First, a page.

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Jeffrey Huang and Muriel Waldvogel:
"Convergent Architectures: The Design of Future Spaces"

Judith Donath

Tuesday, October 22, 2002, 4:00 PM EST

Bartos Theatre, MIT Media Lab (E15)

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As networking and computing become ubiquitous and increasingly part of our built environments, physical and virtual components start to merge in many ways, leading to radically new typologies in architecture: interconnected environments for learning, praying, courting, playing, working and diplomacy. Two case studies are discussed: the Swisshouse in Cambridge, a building-size interface built for the Swiss government to foster a new kind of diplomacy between Switzerland and the USA (in operation since October, 2001); and Digital Agora, an advanced architectural interface for connecting a global community of Classics scholars for Harvard's Center for Hellenic Studies in Washington, DC (currently under construction). Using these case studies and other examples, Huang and Waldvogel will present their research and design approach, and review the challenges in designing physical and virtual spaces in conjunction with each other in order to transform the practice and perception of everyday life. What happens when communications media, instead of walls, begin to define the spaces our bodies inhabit? How can we use those media in architecture beyond mere functionality, and facilitate more subtle and poetic ranges of remote human interactions? How can the sensory properties inherent in materials, light, and proportions be used to blur the sharp boundary between the online and offline worlds?

Professor Jeffrey Huang
Associate Professor, Harvard University
Partner, Convergeo

Jeffrey Huang is associate professor of architecture at the Harvard University Graduate School of Design, in the area of digital media and information technology. Huang's research explores the vision of combining physical architecture and information structures to support integrated offline and online processes for business and everyday social activities, and the design of knowledge and learning communities.

A native of Rome and a Swiss citizen, Huang received his DiplArch from the ETH Zurich and his masters and doctoral degrees (on inter-organizational information systems) from Harvard, where he was awarded the Gerald McCue Medal.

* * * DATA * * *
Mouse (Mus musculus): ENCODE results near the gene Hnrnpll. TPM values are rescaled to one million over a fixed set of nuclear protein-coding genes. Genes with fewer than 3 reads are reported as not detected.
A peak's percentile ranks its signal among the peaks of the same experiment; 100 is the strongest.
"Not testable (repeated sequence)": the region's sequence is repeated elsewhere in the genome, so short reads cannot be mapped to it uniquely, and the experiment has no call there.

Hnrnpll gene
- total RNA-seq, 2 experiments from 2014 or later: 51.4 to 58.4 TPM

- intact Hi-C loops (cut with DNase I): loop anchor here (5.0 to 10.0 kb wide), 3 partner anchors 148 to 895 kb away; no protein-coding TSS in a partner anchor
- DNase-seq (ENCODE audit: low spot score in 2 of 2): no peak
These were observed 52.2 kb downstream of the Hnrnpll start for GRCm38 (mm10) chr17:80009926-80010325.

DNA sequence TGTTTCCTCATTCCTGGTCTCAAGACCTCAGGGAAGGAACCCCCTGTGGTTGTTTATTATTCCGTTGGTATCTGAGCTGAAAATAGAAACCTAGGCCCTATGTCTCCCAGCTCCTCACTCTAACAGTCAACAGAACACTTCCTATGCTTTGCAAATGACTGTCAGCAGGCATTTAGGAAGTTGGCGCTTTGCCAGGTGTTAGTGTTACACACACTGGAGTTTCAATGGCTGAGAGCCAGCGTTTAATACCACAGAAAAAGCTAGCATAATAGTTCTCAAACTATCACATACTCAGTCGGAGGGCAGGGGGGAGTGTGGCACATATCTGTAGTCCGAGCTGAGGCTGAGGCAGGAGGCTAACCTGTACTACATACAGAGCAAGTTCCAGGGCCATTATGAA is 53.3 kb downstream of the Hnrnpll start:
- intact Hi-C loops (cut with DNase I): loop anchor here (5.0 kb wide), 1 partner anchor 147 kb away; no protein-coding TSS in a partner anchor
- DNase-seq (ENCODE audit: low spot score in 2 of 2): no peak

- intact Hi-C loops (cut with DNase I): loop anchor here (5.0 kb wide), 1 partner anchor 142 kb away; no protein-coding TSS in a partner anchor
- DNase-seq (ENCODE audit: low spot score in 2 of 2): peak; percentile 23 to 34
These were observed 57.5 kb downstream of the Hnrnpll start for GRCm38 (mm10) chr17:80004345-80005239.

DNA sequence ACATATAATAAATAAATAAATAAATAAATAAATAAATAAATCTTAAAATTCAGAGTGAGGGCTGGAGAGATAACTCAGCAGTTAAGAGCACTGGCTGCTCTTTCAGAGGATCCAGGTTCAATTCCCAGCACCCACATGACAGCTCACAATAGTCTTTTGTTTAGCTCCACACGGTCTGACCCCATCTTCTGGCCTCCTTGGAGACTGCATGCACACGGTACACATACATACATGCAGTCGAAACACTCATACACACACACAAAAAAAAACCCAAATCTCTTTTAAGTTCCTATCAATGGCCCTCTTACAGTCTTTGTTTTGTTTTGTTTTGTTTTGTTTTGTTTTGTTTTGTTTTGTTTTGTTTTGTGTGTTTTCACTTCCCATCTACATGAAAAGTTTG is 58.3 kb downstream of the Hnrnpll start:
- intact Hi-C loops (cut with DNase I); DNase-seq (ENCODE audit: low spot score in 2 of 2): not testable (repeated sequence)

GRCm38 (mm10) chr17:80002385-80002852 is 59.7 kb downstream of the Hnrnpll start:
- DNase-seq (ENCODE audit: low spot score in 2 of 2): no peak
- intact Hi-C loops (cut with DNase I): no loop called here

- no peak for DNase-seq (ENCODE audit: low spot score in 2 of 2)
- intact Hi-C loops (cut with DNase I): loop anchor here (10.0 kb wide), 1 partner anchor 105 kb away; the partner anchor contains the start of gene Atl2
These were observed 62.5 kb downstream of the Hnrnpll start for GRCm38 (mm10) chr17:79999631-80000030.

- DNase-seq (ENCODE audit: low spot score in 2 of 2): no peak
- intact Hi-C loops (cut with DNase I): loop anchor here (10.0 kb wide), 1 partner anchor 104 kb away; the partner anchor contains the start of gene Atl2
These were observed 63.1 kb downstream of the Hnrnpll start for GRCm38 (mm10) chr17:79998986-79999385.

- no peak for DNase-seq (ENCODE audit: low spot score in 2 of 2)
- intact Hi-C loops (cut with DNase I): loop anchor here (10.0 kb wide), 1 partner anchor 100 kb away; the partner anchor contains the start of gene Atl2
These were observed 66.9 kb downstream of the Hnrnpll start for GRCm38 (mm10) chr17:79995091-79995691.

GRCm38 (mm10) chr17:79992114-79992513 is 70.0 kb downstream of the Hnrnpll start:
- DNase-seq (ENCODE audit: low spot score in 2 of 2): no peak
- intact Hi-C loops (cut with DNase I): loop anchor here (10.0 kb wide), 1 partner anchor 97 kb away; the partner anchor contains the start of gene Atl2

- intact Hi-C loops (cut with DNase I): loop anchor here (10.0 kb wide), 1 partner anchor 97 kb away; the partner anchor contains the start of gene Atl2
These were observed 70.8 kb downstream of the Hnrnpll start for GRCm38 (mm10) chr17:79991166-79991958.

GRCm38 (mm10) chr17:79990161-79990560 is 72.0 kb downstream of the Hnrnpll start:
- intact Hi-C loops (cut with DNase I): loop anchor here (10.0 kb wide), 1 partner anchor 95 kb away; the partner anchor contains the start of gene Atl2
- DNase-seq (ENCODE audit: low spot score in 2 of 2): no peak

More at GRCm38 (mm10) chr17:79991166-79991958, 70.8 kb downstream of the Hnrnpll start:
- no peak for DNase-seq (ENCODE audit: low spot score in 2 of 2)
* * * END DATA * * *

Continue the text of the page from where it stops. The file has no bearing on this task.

Muriel H. Waldvogel, PhD
Co-Founder and Principal, Convergeo

Muriel Waldvogel is an architect and specialist on the senses of perception as they relate to design. Her design and research explores the nature of multi-sensory experiencing and communication, with a particular focus on the feelings, emotions, and thoughts evoked by the sense of touch that are hidden in images and spaces. Waldvogel has taught and lectured at a variety of universities and research institutions, including the Swiss Federal Institute of Technology in Zurich, Mitsubishi Electric Research Lab, MIT, and the Boston Architectural Center, where she is currently directing a new architectural program.

Waldvogel received her BA from Barnard College, and her masters and PhD in technical sciences from the Swiss Federal Institute of Technology. She was the recipient of an IKEA Design/Innovation Grant and the Build Massachusetts 2001 Award for architectural excellence, and has been a visiting scientist at the MIT Artificial Intelligence Lab, and a visiting scholar at the Harvard Business School, in the Mind and Market Group.

Huang and Waldvogel, in partnership, created and head the firm Convergeo, based in Concord, Massachusetts. Convergeo helps innovative clients develop and implement new architectures, by combining physical space and digital technologies in the creation of compelling multi-sensory experiences. Recent Convergeo projects include the Digital Agora in Washington, DC for Harvard, the EPA Knowrooms in North Carolina, and the Swisshouse, a prototype physical/virtual consulate for the government of Switzerland. The physical building of the Swisshouse is a an advanced interface building located in Cambridge, Massachusetts; the building is used for knowledge exchange between Switzerland and the US, and serves as a test-bed for researching issues related to telepresence, remote brainstorming, and distance learning.

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